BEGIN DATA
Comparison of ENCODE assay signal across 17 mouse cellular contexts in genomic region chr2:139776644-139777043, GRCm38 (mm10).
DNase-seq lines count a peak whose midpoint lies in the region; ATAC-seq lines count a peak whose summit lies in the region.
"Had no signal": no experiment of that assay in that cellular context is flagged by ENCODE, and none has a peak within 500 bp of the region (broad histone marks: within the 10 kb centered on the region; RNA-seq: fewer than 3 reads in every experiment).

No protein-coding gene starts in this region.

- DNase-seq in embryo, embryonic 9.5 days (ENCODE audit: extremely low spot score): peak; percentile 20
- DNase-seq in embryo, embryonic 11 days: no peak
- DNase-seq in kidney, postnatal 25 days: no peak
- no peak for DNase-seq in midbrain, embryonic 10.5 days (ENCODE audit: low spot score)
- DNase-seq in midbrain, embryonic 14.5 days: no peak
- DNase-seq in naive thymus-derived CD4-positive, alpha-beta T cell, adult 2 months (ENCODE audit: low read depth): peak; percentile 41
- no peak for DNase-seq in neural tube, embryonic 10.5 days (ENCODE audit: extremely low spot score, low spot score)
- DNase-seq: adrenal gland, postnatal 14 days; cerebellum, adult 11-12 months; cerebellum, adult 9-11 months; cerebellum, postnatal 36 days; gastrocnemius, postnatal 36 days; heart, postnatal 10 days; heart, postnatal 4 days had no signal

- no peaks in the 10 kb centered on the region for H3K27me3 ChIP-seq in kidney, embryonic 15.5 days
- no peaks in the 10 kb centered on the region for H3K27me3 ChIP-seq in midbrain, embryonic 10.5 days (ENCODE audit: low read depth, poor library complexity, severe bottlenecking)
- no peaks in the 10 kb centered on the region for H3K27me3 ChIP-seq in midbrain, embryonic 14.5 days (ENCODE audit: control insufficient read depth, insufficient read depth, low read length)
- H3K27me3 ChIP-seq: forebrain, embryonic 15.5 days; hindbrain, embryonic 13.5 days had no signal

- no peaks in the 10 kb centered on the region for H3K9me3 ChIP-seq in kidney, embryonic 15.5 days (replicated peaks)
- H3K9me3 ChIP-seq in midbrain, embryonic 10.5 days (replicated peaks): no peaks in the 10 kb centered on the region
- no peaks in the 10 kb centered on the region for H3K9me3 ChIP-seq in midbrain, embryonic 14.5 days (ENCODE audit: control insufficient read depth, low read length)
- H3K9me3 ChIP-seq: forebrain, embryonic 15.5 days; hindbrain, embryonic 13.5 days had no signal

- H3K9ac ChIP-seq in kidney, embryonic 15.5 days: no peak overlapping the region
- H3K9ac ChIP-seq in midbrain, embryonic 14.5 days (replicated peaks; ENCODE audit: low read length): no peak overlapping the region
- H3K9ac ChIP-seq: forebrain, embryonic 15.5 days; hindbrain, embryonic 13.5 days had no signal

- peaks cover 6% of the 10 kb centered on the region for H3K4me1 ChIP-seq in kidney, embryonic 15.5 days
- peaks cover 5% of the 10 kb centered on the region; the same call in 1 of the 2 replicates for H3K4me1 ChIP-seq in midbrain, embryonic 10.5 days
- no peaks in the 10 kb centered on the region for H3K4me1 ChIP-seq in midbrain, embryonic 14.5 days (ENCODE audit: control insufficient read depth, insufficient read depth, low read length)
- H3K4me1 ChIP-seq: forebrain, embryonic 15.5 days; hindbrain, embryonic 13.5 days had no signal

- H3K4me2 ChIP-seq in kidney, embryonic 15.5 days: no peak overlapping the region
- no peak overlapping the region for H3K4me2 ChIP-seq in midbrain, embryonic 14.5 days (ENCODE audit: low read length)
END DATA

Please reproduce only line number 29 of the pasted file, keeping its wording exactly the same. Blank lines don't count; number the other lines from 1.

- no peak overlapping the region for H3K4me2 ChIP-seq in midbrain, embryonic 14.5 days (ENCODE audit: low read length)